Circular economy for wastewater treatment

A circular economy is an economic system that uses waste as a resource, reusing it over and over again, instead of throwing it away (for example, by recycling plastic).

One circular economy approach that can be used to address a growing regional crisis is the reuse of wastewater.

American water. Throughout the Americas, fresh water continues to dwindle, due to population growth, overuse, and the effects of climate change. Although some at-risk communities are more exposed than others to direct problems of water scarcity, the effects will spill over into all aspects of society, from health and hygiene to nutrition and food security, including the economy.

Therefore, wastewater recovery and reuse facilities have enormous potential to close the water stress gap in the region. In addition, wastewater is a valuable resource from which water, energy and nutrients can be extracted to help meet people’s demands for water, energy and food.

The problem is that, according to the World Bank, only 30-40% of the wastewater collected in Latin America and the Caribbean (LAC) is treated. Lack of political will, restrictive and fragmented legal frameworks, lack of knowledge and capacity sharing across borders, and negative social perceptions are just some of the barriers that limit the expansion of water treatment and reuse in LAC.

Collaboration. However, these challenges can begin to evaporate if national and local leaders, industry specialists, innovative scientists, community groups, and others collaborate across borders through science diplomacy.

Water diplomacy has a long history, as many water sources are shared across borders. Given the risk of cross-border conflicts, mass migration and economic depression if water scarcity forecasts are met, it is incumbent on leaders and experts in the region to use science diplomacy to start promoting the reuse of wastewater.

Using the World Bank’s report on water resources, “Wastewater: From Waste to Resource in a Circular Economy Context”, as a guide, a multinational diplomacy forum should be established that convenes a transdisciplinary group of policy makers, civil servants, industry specialists wastewater managers, scientists, and other related, relevant parties from across the Americas to share innovations and gaps, while beginning a political path toward committing to reuse wastewater.

Nations could use this forum to work together on capacity building while taking advantage of existing networks. Higher-income countries with the necessary scientific expertise and technology provide funding, mentoring, cross-training and infrastructural support appropriate to context and resources.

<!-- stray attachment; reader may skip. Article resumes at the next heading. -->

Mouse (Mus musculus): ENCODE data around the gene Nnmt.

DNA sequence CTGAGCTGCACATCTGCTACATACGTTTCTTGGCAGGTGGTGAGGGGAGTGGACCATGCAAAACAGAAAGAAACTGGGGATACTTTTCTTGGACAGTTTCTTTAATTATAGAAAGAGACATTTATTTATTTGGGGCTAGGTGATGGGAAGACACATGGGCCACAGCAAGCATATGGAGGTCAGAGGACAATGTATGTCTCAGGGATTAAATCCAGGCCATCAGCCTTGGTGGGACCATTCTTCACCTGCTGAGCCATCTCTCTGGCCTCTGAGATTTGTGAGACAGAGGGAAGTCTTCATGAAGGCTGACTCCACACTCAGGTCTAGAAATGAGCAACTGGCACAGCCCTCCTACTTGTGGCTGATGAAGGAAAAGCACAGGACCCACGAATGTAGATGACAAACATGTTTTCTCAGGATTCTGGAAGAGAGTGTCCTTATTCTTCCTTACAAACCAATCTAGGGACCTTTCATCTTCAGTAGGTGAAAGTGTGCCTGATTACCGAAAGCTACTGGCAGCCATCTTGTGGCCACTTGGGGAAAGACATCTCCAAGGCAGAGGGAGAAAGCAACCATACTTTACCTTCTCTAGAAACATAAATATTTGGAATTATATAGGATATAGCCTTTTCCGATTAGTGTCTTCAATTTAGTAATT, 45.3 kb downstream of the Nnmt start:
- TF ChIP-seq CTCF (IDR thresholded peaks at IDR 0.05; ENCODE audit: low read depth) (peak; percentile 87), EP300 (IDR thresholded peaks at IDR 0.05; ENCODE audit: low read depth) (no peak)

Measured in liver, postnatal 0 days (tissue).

The forum could also update national and cross-border policy debates on current trends and innovative approaches that require less infrastructure. More importantly, the forum can provide a space for an open dialogue about cultural constraints or public perceptions of wastewater reuse, as these are likely to vary from culture to culture and from country to country. community to another.

Aim. The ultimate goal is to create an American-wide set of practices to support wastewater reuse as a shared political agenda, but looking for opportunities, in order to find diplomatic solutions. Ultimately, it is about building relationships around a shared concern and developing national water strategies that take into account the needs of our neighbours.

Since water is an essential element for a healthy and productive life, it is also essential that we review historic diplomatic agreements and work across borders to reformulate, build on, and foster new agreements for a future with fewer resources. After all, as the writer Robert Kandel reflected in his book Water from Heaven, “every time you eat an apple or drink a glass of wine, you are absorbing water that has cycled through the atmosphere thousands of times since you were born.”

*Veterinary researcher in scientific communication and diplomacy. Scientific and Technological Policy Scholar of the Inter-American Institute for Global Change Research (IAI). Collaborators: Nathalia Tejedor, Odiney Álvarez-Campos, Osawai John, Sebastián Riera.

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